[00:15:58.840] - Glenda Luymes



[00:16:33.960] - Charles

Yes, they say profits derived from Alouette River system. That's a possibility. Not being a lawyer, I always have to be wary about the meaning in the legal terms. But my sense of just observing when I've been in Community, I've seen deals that have been made for a certain share of the profits.  Then the company never make any profits. But they generate lots of revenue. The people who work for the company are getting money and there are dividends being paid out to shareholders and stuff but the company just doesn't seem to make profit. So maybe I'm being too cynical here.


[00:17:15.670] - Charles

How they calculate that, clearly some payments, some reasonable payment to cover this. But I would suspect in order for that to work they would file some kind of expert opinion reports saying what's the total value of salmon and other fish and cultural values between it as lost since 1920 and particularly also since 1995. There will be some kind of document that would calculate what that would look like.


[00:17:47.620] - Glenda Luymes

I see.


[00:17:48.660] - Charles

And of course hydro would find an expert to try to suggest that the diminished value now were no were near what the First Nation has claimed and you get this kind of back and forth, … I can also imagine there's going to be biological fisheries experts giving opinion about what could have been done to keep the stock in the river, what could be done to get the sockeye back and whether that's even possible. I mean that's outside my area


[00:18:31.760] - Glenda Luymes

But it seems like you said it seems a very big that it will be expensive.


[00:18:43.460] - Charles

The Hagwilgyt case, for example, they lost access to a fishing site for about 50 years and the government paid out, the federal government paid about $25 million for that. And that was even though the rock that was going on the river river has been something that had fallen in modern, recent memory. So it wasn't even something that they'd done for millennia before. … DFO blew it up, didn't compensate them adequately, wouldn't, and when it went to the court case, it was 25 million. So looking at the parallels between the [river] systems here and this stuff, I suspect that's in the rough equivalent zone in terms of a parallel case which basically prevented community from being able to fish in their normal accustomed location.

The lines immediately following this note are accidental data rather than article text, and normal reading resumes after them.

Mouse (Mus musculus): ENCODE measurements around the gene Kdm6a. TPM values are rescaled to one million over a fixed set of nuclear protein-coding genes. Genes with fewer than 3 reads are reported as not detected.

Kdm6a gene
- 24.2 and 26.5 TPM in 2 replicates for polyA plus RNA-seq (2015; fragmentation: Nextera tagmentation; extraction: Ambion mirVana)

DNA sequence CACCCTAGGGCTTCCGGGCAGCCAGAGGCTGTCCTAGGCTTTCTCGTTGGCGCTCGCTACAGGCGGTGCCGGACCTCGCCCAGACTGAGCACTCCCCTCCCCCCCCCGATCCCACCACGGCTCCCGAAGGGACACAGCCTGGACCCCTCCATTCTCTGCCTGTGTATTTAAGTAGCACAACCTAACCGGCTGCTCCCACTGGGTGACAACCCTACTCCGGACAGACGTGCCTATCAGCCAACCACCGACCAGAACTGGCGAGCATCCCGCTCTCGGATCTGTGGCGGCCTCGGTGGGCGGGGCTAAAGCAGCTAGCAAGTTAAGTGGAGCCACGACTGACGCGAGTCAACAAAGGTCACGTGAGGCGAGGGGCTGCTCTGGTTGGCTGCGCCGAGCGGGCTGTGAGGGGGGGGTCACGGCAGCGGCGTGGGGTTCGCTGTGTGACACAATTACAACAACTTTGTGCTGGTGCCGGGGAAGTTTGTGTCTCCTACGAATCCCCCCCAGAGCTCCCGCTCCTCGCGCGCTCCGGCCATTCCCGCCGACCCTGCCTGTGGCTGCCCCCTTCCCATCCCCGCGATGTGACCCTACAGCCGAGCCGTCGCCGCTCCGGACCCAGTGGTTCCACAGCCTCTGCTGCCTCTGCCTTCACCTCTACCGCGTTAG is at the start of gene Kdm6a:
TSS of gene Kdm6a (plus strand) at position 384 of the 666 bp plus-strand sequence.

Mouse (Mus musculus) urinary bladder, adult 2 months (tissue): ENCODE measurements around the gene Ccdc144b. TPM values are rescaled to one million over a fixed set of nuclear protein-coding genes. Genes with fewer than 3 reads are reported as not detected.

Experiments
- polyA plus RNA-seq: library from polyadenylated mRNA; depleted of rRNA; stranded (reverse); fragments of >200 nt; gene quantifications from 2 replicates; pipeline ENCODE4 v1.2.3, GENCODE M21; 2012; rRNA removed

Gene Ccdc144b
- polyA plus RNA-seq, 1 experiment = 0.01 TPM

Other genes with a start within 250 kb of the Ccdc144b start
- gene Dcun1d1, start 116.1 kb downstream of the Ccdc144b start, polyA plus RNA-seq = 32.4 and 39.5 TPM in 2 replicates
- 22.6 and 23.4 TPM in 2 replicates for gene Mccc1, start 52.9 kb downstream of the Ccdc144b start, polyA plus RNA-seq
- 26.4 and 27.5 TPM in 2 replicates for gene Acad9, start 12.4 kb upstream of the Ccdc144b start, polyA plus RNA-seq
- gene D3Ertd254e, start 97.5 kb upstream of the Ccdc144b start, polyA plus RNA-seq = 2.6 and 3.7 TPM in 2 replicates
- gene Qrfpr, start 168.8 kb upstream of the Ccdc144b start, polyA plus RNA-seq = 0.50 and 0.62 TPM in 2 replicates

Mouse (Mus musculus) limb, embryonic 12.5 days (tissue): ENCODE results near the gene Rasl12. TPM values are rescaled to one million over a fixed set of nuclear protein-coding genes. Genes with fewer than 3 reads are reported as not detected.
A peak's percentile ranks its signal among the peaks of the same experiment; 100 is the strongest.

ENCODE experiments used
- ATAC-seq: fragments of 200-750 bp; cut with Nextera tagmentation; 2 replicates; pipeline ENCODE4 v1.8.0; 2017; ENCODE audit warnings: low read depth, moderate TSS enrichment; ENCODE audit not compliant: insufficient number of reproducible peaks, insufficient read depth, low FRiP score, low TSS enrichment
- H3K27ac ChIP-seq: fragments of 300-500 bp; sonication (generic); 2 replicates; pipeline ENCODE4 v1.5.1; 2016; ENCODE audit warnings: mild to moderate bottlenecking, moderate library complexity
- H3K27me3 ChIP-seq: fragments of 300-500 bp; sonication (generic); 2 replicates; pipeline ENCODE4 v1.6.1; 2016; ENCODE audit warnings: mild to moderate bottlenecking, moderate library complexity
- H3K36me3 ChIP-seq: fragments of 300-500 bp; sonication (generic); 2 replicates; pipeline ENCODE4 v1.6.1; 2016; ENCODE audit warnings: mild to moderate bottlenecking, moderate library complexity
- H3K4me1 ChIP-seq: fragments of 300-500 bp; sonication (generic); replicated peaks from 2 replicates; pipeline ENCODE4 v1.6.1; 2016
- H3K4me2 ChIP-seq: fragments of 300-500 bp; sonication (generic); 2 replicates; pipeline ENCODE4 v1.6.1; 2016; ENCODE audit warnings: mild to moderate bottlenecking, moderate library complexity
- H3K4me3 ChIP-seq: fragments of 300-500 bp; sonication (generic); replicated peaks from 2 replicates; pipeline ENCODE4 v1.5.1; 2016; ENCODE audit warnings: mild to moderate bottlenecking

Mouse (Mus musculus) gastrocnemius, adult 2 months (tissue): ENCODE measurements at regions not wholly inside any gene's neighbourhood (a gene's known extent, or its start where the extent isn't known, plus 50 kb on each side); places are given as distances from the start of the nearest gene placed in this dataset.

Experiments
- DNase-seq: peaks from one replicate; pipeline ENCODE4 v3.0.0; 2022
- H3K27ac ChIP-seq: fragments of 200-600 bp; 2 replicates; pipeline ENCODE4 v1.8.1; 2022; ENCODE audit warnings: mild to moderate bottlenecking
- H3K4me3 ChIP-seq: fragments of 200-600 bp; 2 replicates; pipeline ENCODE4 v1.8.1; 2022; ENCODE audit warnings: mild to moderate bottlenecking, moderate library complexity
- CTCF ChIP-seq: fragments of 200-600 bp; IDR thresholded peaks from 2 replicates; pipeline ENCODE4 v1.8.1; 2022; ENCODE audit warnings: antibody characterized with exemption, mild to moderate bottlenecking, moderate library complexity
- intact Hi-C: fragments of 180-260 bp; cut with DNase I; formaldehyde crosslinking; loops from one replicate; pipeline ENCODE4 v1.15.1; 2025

[00:19:52.630] - Glenda Luymes

Yeah, great. I think that's the questions that I had. I really appreciate this. It really helps to explain the things that aren't said in the court documents or just take out the context that this falls into. So, yes, I appreciate it. 


Thursday, September 29, 2022

Nuchatlaht First Nation fights to reclaim territory in landmark court case

 Global BC reporter, Kylie Stanton, interviewed me for her story on the Nachatlaht rights and title case. Here is her story. 


The full transcript of my comments, for context, are printed below. Lightly edited for clarity. Section quoted in newscast is bolded and underlined.

[00:02:02.590] - Kylie